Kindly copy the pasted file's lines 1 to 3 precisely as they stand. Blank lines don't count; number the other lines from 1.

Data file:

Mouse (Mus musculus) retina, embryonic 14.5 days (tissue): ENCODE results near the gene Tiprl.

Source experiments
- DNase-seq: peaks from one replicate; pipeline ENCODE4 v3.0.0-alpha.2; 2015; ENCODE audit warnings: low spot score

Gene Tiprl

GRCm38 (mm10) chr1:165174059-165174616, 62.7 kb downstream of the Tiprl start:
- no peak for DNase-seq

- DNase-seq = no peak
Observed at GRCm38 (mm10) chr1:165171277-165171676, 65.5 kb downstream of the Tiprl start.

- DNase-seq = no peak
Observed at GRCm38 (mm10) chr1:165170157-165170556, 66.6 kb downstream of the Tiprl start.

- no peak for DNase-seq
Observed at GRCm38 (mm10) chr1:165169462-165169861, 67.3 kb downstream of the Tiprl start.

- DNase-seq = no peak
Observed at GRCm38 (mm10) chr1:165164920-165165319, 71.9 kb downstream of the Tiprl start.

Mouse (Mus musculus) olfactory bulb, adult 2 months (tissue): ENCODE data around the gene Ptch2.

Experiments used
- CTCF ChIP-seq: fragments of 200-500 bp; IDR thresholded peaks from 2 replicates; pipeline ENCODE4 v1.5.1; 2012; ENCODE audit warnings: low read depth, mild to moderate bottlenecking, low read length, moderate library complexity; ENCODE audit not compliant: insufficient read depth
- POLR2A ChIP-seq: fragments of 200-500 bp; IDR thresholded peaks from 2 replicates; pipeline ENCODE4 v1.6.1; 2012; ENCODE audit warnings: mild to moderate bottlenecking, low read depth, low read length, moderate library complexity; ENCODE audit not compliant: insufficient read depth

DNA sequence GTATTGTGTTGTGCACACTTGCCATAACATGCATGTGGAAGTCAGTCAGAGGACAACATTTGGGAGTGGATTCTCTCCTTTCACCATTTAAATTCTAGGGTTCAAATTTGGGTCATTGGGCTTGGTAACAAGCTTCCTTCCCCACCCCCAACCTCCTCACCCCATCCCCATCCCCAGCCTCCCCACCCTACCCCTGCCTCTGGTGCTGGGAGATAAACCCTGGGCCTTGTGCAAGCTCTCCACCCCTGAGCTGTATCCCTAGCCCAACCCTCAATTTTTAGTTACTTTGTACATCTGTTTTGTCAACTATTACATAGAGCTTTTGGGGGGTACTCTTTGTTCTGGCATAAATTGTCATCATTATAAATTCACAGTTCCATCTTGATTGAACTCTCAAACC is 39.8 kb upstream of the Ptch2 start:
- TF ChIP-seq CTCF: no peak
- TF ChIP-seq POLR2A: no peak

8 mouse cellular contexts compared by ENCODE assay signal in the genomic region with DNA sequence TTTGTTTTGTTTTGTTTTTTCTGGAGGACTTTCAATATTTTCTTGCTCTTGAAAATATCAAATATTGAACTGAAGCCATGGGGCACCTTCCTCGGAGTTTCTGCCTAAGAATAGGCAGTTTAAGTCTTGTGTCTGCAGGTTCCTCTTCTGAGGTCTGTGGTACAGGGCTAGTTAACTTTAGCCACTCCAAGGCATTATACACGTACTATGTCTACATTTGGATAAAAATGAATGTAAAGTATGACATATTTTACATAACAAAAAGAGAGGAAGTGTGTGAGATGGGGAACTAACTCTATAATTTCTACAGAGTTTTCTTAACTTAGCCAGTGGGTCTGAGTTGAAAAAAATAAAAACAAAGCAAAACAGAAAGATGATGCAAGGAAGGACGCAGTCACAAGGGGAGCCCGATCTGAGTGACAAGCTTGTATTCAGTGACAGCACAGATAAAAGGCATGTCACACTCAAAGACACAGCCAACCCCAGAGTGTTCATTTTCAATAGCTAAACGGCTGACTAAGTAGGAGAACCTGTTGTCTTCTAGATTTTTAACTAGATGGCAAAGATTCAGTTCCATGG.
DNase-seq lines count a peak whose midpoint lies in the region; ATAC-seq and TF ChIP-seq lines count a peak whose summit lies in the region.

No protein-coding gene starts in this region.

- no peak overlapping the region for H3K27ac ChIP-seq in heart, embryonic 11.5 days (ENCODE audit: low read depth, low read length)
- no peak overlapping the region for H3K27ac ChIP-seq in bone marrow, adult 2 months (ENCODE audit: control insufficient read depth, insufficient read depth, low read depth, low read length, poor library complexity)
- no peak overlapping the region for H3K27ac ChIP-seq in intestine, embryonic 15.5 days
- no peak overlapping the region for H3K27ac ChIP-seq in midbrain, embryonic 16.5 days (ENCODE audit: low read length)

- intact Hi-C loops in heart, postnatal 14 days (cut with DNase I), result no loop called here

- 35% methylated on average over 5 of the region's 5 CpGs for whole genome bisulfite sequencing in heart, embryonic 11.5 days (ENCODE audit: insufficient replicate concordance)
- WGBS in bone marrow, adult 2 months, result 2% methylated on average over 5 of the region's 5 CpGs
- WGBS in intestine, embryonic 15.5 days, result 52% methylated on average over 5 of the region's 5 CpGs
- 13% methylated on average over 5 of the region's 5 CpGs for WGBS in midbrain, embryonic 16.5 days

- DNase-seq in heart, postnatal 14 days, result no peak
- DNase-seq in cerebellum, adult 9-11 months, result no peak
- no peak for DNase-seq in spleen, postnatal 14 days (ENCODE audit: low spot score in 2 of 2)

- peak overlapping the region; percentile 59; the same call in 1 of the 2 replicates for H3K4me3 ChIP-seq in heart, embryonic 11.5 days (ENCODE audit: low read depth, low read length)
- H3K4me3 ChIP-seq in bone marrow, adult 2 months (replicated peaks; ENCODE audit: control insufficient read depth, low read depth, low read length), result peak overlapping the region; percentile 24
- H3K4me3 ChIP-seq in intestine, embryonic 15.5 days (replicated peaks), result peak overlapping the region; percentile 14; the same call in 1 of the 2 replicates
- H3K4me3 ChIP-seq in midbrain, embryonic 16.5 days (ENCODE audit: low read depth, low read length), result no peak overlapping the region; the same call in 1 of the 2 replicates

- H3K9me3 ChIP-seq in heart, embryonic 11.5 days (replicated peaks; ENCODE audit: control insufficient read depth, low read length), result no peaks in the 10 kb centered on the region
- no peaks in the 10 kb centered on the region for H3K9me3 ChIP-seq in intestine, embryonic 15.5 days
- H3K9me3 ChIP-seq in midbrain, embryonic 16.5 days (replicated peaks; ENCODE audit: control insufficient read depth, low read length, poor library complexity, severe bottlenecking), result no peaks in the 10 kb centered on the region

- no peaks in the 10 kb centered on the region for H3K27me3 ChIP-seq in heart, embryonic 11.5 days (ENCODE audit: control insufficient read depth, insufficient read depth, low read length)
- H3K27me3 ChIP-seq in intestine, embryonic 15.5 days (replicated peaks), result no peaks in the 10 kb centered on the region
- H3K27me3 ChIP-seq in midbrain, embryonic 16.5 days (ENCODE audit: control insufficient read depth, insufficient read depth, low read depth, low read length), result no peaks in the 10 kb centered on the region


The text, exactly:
Mouse (Mus musculus) retina, embryonic 14.5 days (tissue): ENCODE results near the gene Tiprl.

Source experiments
- DNase-seq: peaks from one replicate; pipeline ENCODE4 v3.0.0-alpha.2; 2015; ENCODE audit warnings: low spot score